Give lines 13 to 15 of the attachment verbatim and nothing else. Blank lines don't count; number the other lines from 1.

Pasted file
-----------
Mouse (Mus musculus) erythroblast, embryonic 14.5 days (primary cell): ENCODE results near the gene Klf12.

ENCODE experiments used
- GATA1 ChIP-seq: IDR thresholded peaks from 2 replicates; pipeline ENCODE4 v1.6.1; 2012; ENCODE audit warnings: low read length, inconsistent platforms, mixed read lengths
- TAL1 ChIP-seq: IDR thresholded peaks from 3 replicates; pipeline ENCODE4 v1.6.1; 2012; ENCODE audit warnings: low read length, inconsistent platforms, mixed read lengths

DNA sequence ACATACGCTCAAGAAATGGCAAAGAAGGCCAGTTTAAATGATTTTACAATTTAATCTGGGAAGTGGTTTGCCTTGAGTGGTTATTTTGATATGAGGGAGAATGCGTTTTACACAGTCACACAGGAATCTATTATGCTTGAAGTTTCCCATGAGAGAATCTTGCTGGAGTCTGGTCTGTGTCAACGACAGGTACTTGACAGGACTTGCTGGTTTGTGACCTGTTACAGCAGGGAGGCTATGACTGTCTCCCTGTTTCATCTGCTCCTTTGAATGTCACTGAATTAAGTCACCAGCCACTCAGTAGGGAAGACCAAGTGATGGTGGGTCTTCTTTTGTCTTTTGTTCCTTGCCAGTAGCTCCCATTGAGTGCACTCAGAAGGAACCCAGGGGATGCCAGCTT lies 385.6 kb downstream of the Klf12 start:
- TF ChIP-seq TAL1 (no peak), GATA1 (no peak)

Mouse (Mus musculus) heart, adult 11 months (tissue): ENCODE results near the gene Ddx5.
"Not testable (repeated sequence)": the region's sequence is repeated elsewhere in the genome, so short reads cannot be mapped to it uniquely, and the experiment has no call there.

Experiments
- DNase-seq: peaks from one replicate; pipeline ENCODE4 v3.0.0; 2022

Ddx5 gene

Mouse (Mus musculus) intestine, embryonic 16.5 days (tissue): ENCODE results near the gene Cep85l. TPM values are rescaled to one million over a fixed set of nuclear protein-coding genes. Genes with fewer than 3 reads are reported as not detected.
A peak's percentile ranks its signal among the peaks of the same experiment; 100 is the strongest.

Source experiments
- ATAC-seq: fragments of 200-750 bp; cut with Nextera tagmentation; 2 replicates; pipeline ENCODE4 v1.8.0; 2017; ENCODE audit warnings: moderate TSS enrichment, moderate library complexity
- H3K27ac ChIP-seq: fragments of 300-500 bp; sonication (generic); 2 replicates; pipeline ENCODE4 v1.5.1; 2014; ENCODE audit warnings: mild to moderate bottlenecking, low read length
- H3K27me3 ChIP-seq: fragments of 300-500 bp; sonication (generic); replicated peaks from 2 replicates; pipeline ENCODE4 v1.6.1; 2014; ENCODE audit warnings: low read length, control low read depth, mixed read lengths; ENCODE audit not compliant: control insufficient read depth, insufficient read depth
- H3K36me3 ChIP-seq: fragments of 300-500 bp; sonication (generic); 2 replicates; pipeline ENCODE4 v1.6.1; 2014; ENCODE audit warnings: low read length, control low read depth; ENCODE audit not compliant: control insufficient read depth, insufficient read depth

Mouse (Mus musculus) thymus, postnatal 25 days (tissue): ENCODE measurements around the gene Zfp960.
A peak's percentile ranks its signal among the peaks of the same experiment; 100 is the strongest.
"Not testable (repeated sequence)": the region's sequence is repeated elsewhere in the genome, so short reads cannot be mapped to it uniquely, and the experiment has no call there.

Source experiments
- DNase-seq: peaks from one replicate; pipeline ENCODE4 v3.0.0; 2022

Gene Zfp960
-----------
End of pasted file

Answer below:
A peak's percentile ranks its signal among the peaks of the same experiment; 100 is the strongest.

Source experiments
- ATAC-seq: fragments of 200-750 bp; cut with Nextera tagmentation; 2 replicates; pipeline ENCODE4 v1.8.0; 2017; ENCODE audit warnings: moderate TSS enrichment, moderate library complexity